A shanghaied cowboy jumps ship in Hawaii and becomes the business partner of a widow who owns an ailing potato farm. Filmed on location amid the lush tropical forests of the Hawaiian islands.
James Garner ... Lincoln Costain
Vera Miles ... Henrietta MacAvoy
Robert Culp ... Calvin Bryson
Eric Shea ... Booton 'Little Maca' MacAvoy
Elizabeth Smith ... Liliha (MacAvoy housekeeper)
Manu Tupou ... Kimo
Gregory Sierra ... Marruja (Bryson's henchman)
Shug Fisher ... Capt. Cary
Nephi Hannemann ... Malakoma (witch doctor)
Lito Capiña ... Leleo
Ralph Hanalei ... Hopu
Kim Kahana ... Oka (as Kahana)
Lee Woodd ... Palani
Luis Delgado ... The Hatman (loses hat to Costain)
Buddy Joe Hooker ... Boatman taking Costain to ship
It has the benefit of being one of the most Kauai-intensive movies ever filmed. Not only was 90% of the movie actually made on that beautiful Hawaiian island, but it's actually SET there, too -- and there are very few movies both shot AND set in Hawaii.
The photography is excellent; the score is very good (but would have been better with a little more island influence), and the use of the Kauai locations, though limited to just a few, is first-rate. Garner is fine, and Culp makes a good, if foggily-motivated, villain.
However, the attitude toward the Hawaiians is painfully paternalistic, and there's a stupid, TRULY stupid, subplot involving "sorcery" and some extremely improbable caves, full of Tahitian statuary. Very bad idea.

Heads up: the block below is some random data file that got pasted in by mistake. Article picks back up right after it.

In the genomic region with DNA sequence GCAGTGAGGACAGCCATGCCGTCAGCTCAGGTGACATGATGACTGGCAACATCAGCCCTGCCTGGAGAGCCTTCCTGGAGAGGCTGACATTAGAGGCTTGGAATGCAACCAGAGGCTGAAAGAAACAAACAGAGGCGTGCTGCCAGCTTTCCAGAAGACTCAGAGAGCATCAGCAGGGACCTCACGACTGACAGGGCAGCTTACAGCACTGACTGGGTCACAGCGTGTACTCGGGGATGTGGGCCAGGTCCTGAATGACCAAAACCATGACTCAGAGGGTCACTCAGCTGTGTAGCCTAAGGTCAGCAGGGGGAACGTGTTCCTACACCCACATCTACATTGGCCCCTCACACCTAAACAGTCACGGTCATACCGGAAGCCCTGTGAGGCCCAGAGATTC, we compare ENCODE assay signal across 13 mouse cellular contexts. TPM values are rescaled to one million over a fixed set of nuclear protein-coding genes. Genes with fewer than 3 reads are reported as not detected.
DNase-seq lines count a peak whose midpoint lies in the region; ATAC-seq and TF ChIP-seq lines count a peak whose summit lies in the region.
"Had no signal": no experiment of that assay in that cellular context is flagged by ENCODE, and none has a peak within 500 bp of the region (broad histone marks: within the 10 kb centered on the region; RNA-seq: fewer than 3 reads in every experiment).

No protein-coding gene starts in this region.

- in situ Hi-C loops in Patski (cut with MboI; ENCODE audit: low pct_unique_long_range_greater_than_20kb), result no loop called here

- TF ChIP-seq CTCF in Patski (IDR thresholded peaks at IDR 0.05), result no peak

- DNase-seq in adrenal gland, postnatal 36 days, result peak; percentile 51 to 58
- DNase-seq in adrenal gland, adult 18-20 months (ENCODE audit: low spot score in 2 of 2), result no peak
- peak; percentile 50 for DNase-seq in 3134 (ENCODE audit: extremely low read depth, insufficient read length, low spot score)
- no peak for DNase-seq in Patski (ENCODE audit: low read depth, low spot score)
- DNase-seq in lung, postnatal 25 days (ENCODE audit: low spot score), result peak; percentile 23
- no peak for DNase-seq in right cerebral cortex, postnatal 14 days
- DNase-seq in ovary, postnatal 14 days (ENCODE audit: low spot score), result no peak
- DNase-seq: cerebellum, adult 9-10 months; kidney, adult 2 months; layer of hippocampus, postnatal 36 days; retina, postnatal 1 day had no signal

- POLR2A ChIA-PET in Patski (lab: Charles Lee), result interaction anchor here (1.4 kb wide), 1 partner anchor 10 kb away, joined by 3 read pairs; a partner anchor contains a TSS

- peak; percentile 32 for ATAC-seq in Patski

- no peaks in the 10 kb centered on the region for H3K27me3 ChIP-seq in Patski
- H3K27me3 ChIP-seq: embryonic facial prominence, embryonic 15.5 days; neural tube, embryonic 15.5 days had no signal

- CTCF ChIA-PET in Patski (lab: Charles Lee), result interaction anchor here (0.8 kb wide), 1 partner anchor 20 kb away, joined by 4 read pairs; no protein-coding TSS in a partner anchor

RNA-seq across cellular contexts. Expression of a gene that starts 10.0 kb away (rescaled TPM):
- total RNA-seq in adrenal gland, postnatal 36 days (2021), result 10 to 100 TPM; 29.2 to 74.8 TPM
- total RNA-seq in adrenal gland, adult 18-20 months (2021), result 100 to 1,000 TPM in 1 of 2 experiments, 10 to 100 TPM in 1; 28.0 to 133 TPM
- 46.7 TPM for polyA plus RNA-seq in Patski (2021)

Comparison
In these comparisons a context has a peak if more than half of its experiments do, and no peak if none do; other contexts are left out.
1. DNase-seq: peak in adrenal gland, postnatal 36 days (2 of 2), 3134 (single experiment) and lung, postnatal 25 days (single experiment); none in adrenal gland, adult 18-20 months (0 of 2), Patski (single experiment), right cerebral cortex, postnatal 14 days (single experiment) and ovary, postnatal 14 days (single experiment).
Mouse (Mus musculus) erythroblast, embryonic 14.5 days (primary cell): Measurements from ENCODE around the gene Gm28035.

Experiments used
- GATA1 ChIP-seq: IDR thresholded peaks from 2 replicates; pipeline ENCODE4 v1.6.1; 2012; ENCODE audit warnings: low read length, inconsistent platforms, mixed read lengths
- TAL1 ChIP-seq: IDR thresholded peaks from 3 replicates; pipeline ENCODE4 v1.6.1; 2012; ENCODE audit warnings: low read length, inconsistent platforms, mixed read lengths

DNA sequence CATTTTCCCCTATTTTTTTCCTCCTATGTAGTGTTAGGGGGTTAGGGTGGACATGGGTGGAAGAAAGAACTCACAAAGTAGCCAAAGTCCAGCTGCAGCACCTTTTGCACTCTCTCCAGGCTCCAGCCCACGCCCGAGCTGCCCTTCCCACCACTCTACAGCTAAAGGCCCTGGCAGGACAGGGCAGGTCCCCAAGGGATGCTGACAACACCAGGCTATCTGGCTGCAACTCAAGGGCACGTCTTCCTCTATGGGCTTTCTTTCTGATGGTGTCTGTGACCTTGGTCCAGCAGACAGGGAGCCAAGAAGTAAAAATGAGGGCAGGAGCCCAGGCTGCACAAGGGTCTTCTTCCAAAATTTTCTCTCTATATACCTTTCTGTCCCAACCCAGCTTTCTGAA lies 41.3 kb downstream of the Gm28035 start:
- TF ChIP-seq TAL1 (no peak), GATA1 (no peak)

Historically, it's a bit muddled; much is made of the idea that no one has found a way to load cattle aboard a schooner at this time. (Somewhere around 1870, I guess.) But over on the Big Island, this problem had been licked, and the founder of the Parker Ranch was already getting rich selling King Kamehameha's "big dogs.
If the script had been better, with a less predictable story, THE CASTAWAY COWBOY could have been a little gem. As it is, it's mostly a pretty time-passer.
Having been to Hawaii and actually going through the famous Parker ranch on the big island, I'm in a better position to comment on this film now than before.
The Castaway Cowboy is one of two films James Garner made for the Disney studio in the Seventies. He's a Texas cowboy who got himself shanghaied in San Francisco and jumped ship and washed ashore on Kaui. Right into the arms of widow Vera Miles and her son Eric Shea who are struggling to make a living as farmers.
A lot of wild cattle keep trampling up their crops. So Garner gets the idea that they ought to start cattle ranching instead. Of course the Hawaiian farm hands don't readily take to the American cowboy culture. Of course they eventually do in the end.
Cattle came to Hawaii courtesy of British explorer George Vancouver who left them on the big island. It was the descendants of those cattle with which John Parker founded his ranch. No doubt some of them made it to the smaller islands in the chain.
Of course there's a villain in the piece and it's Robert Culp. He's a banker with eyes to grab Vera Miles land and maybe Vera herself. Culp does resist the tendency to model his performance on Snidely Whiplash and he's a worthy rival of the resourceful Garner.
Of course there are paternalistic attitudes towards the native Hawaiians. But if you want to see a serious film about those attitudes than watch the film made of James Michener's novel Hawaii. This is a Disney family product and doesn't pretend to be social commentary.
The Castaway Cowboy is a good entertainment. How could it be anything else with James Garner starring.